Doe and Roe v. County of Los Angeles
On July 29, 2021, Disability Rights Advocates filed a lawsuit in Los Angeles Superior Court on behalf of two participants in Los Angeles County’s federally-funded Master of Social Work Trainee Program, whose internship and employment offers with the County’s Department of Children and Family Services were withdrawn following invasive and unnecessary psychological evaluations. Read the Complaint.
Plaintiffs allege that these evaluations, and the negative employment actions that flowed from them, violate California’s Fair Employment and Housing Act (“FEHA”)—which, among other things, prohibits employers from refusing to hire an applicant based on assumptions about their mental disabilities.
Plaintiffs—both recent graduates of the University of Southern California’s prestigious Master of Social Work program—came to the Trainee Program with a deep commitment to helping children and families, a wealth of relevant experience, excellent recommendations and evaluations, and impeccable academic records.
Plaintiff Jane Doe has worked with Los Angeles area parents and youth for years, has extensive experience as a counselor and case manager, and graduated from USC’s MSW program with a 3.93 GPA. Plaintiff Mary Roe, a DACA recipient and the first in her family to go to college, also has years of experience as a counselor and case manager for Los Angeles area youth; she graduated from USC with a GPA of 4.0. However, the County decided—in the face of all of this—that Plaintiffs’ mental health diagnoses disqualified them from the jobs they had worked toward for years.
As attorney Rebecca Sobie explains, “Our clients successfully interviewed with the County’s Department of Children and Family Services, were accepted into the competitive Trainee Program, and were looking forward to successful careers with the County. However, before either one could begin work, the County subjected them to a mandatory psychological evaluation that scrutinized their previous mental health diagnoses, medications, and treatment; their past experiences of sexual abuse; and other highly personal topics with no bearing on their ability to perform the essential duties of their future jobs. Under FEHA, this sort of invasive and irrelevant examination is not allowed.
Worse, following these improper evaluations, the County abruptly rescinded our clients’ job offers and left them scrambling to find alternative employment.
It’s clear that this decision was based on discriminatory assumptions regarding people with a history of mental health diagnoses, and their capabilities, because the County was unable to identify a single specific job duty that our clients supposedly could not perform, or any risk it believed they posed. (In fact, the County did not engage in the legally-required good faith dialogue about its decision at all). FEHA is meant to protect applicants from exactly these sorts of baseless and discriminatory employment decisions.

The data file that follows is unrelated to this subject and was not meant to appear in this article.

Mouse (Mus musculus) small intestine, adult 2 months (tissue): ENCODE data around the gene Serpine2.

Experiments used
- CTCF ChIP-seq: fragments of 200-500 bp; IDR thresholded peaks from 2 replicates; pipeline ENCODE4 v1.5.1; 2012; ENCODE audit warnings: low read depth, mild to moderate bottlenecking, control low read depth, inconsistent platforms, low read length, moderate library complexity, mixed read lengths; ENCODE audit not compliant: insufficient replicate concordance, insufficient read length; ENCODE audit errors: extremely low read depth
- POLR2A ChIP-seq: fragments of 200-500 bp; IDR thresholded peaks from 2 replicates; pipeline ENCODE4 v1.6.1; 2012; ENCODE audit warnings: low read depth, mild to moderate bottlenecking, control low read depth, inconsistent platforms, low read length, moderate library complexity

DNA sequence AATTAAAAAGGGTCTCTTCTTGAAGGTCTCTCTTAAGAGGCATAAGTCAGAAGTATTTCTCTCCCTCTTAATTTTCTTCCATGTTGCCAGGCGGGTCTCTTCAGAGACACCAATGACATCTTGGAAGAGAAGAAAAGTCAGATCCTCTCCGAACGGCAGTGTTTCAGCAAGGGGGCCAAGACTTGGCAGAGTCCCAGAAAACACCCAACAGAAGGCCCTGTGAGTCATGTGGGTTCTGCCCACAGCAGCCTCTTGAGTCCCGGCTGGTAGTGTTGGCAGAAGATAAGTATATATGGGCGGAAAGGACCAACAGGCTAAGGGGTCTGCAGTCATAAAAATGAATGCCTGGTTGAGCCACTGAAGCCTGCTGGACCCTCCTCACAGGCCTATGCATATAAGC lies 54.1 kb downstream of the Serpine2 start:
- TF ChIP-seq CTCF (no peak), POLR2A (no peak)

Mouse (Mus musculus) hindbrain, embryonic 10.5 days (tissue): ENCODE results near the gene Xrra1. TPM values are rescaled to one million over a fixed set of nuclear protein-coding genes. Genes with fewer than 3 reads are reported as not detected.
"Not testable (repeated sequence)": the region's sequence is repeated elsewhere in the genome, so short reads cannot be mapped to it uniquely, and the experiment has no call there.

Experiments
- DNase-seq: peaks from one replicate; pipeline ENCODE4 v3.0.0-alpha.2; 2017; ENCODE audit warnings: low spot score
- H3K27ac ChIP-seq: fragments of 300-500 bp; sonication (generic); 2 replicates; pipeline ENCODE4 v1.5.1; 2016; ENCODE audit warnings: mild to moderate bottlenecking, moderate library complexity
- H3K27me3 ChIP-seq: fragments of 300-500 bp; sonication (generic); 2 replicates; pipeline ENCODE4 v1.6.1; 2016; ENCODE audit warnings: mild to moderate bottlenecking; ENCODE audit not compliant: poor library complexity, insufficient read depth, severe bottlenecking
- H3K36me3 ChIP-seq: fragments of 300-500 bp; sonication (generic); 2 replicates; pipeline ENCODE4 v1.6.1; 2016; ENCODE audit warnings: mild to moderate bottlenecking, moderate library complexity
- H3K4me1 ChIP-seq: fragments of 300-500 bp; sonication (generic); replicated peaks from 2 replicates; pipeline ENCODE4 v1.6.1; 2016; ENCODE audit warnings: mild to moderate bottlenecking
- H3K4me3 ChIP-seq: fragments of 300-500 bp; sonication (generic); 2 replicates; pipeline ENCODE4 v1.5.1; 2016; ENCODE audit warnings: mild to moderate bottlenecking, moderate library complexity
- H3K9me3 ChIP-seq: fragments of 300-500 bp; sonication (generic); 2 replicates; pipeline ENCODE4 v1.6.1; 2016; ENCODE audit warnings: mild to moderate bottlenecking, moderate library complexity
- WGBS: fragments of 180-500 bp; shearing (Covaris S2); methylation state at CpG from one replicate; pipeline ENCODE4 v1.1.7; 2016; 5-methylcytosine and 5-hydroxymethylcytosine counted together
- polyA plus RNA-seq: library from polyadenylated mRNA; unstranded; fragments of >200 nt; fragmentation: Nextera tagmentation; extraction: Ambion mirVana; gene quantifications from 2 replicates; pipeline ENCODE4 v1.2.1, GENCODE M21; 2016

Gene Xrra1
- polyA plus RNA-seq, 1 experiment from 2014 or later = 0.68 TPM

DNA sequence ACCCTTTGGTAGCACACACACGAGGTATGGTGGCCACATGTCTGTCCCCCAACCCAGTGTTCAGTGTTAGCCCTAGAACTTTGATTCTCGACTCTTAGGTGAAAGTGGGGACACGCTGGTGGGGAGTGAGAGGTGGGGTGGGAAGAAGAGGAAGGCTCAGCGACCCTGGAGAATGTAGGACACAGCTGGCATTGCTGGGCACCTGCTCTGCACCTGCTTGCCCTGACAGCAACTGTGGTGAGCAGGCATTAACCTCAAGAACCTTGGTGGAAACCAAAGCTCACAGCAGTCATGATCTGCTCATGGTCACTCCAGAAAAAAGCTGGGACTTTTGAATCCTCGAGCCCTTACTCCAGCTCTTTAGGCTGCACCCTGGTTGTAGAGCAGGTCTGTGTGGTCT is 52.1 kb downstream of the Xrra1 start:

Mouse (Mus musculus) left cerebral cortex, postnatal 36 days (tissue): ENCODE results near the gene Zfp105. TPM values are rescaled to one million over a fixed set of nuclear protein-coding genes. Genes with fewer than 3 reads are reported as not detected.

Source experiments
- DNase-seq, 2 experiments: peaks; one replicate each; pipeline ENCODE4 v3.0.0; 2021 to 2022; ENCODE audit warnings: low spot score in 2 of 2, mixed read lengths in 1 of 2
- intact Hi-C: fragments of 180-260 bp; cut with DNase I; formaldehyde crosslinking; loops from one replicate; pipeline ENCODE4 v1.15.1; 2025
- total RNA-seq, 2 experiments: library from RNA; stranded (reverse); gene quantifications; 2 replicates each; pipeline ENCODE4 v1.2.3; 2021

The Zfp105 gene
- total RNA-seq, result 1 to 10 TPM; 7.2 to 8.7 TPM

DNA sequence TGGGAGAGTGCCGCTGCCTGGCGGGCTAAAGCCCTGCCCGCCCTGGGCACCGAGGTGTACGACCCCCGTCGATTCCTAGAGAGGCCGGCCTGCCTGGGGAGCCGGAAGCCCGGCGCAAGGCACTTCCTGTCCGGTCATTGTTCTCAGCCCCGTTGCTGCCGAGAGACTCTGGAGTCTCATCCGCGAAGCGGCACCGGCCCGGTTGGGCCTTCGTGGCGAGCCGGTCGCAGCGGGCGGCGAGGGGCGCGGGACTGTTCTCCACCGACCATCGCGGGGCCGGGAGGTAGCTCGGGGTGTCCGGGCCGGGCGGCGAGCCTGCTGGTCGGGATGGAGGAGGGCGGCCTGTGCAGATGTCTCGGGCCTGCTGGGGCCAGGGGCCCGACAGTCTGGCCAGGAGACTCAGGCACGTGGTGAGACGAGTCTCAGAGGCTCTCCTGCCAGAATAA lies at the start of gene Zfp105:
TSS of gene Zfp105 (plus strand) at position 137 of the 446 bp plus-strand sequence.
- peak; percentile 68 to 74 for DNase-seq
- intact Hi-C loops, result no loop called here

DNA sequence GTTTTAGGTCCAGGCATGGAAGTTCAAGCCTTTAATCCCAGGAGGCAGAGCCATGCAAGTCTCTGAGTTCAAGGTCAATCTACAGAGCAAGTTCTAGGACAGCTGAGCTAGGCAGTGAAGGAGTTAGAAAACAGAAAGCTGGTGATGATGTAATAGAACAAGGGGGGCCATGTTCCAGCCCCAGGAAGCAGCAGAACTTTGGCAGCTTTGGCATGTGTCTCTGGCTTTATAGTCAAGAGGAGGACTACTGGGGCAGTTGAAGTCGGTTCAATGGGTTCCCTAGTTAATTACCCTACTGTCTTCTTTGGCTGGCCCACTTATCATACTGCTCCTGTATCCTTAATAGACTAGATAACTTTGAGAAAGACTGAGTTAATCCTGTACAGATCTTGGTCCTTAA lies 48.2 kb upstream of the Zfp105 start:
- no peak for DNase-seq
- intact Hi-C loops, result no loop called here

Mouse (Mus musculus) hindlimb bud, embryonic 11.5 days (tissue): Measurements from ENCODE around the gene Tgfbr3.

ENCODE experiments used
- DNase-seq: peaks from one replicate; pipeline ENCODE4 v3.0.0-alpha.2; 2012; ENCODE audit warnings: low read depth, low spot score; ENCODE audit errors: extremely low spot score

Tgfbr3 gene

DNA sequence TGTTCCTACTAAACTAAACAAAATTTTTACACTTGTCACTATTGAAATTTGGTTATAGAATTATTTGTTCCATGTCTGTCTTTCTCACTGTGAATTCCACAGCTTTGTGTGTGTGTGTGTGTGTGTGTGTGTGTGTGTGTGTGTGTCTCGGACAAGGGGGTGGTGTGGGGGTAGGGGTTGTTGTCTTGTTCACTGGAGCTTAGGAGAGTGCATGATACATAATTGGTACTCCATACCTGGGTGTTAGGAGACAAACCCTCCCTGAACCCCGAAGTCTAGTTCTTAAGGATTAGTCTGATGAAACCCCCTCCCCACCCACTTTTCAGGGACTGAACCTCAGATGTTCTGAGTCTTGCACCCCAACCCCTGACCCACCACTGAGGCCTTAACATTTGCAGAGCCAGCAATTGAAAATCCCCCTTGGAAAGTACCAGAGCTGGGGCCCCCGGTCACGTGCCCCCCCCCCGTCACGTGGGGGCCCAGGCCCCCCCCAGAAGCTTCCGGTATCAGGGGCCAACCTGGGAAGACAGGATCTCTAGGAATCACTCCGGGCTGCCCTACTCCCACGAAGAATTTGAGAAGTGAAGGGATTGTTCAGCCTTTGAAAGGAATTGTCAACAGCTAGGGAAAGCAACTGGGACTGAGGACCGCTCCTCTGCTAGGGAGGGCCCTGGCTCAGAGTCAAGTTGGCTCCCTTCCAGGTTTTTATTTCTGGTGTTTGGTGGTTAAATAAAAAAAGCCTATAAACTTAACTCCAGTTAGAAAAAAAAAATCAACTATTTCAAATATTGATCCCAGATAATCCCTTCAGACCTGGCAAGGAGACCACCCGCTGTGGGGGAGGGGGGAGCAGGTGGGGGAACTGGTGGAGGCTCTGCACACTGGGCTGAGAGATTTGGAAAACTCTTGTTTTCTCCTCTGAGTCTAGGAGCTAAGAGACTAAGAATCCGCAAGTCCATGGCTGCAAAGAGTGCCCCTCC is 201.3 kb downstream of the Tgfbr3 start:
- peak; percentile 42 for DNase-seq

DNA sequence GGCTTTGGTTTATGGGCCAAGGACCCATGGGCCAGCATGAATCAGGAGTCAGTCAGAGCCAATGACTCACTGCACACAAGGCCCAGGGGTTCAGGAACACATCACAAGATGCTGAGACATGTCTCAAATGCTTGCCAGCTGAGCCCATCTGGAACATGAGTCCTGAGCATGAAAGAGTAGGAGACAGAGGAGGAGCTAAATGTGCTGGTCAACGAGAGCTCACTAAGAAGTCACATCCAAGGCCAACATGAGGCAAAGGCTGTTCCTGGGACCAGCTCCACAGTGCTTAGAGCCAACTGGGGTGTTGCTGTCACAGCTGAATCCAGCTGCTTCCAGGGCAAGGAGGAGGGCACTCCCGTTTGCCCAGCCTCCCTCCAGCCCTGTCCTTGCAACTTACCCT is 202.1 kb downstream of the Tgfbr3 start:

The negative impact the County’s discrimination has had on Plaintiffs is hard to overstate. As Plaintiff Jane Doe describes:
“Anyone who has worked with me knows I care deeply about children and work hard to protect them. I shaped my entire graduate education around the requirements of the County’s Trainee Program, and when I was accepted into it, I trusted that I would be evaluated on the basis of my work and ability. Instead, the County disregarded everything it knew about my past accomplishments and decided that my mental health diagnosis was the only thing about me that mattered. This was beyond hurtful, and frankly, has derailed my career and shaken my confidence in ways I still have not been able to recover from.
The County should never have withdrawn my job offer based on its false assumptions about what my mental health diagnosis means, and I am committed to making sure this never happens to anyone else.”
In truth, Plaintiffs’ lived experiences of trauma and personal familiarity with mental health issues would have been an asset to the County, not a liability: both women were drawn to a career in social work in part out of a desire to help youth and families with experiences like their own, and this shared experience would likely have enabled them to empathize and build rapport with clients in ways that many other County employees could not.
As Plaintiff Mary Roe states: “I came into the field of social work to be an advocate for survivors of trauma like myself—particularly for those who, like me, identify as undocumented or unauthorized.
I have had a history of traumatic experiences, but those experiences have only strengthened my dedication to serve my community, and they have never gotten in the way of my work. Instead, I have found that they help me connect with families and individuals who have complex traumas – exactly the population that the Department of Children and Family Services serves.”
Sadly, instead of viewing Plaintiffs’ personal experiences with trauma and mental health conditions as the assets that they are, the County decided—contrary to all evidence—that these experiences disqualified Plaintiffs from the job.
“This week marks the 31st anniversary of the Americans with Disabilities Act, and California’s FEHA is even older,” attorney Sean Betouliere notes. “The County’s discrimination against applicants with mental health disabilities violates both of these longstanding laws, and we are committed to making sure that it ends now.”